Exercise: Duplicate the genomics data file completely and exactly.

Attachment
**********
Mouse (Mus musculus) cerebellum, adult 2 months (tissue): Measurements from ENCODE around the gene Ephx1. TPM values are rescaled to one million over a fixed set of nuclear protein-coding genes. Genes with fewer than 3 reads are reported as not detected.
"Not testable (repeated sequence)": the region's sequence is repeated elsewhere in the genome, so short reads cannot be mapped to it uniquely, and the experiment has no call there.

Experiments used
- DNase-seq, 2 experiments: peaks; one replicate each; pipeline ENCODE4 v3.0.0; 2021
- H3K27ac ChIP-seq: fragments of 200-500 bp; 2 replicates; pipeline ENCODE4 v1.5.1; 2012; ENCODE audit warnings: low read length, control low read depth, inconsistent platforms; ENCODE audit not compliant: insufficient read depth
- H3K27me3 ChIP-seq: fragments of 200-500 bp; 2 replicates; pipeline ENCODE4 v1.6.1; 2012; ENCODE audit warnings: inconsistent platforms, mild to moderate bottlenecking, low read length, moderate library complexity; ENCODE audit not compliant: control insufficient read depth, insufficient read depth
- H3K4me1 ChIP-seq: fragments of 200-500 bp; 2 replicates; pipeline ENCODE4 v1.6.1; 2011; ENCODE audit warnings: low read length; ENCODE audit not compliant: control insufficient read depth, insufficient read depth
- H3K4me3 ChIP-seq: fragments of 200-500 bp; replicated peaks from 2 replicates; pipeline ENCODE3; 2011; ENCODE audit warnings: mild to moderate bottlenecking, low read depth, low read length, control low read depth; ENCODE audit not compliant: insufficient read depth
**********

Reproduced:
Mouse (Mus musculus) cerebellum, adult 2 months (tissue): Measurements from ENCODE around the gene Ephx1. TPM values are rescaled to one million over a fixed set of nuclear protein-coding genes. Genes with fewer than 3 reads are reported as not detected.
"Not testable (repeated sequence)": the region's sequence is repeated elsewhere in the genome, so short reads cannot be mapped to it uniquely, and the experiment has no call there.

Experiments used
- DNase-seq, 2 experiments: peaks; one replicate each; pipeline ENCODE4 v3.0.0; 2021
- H3K27ac ChIP-seq: fragments of 200-500 bp; 2 replicates; pipeline ENCODE4 v1.5.1; 2012; ENCODE audit warnings: low read length, control low read depth, inconsistent platforms; ENCODE audit not compliant: insufficient read depth
- H3K27me3 ChIP-seq: fragments of 200-500 bp; 2 replicates; pipeline ENCODE4 v1.6.1; 2012; ENCODE audit warnings: inconsistent platforms, mild to moderate bottlenecking, low read length, moderate library complexity; ENCODE audit not compliant: control insufficient read depth, insufficient read depth
- H3K4me1 ChIP-seq: fragments of 200-500 bp; 2 replicates; pipeline ENCODE4 v1.6.1; 2011; ENCODE audit warnings: low read length; ENCODE audit not compliant: control insufficient read depth, insufficient read depth
- H3K4me3 ChIP-seq: fragments of 200-500 bp; replicated peaks from 2 replicates; pipeline ENCODE3; 2011; ENCODE audit warnings: mild to moderate bottlenecking, low read depth, low read length, control low read depth; ENCODE audit not compliant: insufficient read depth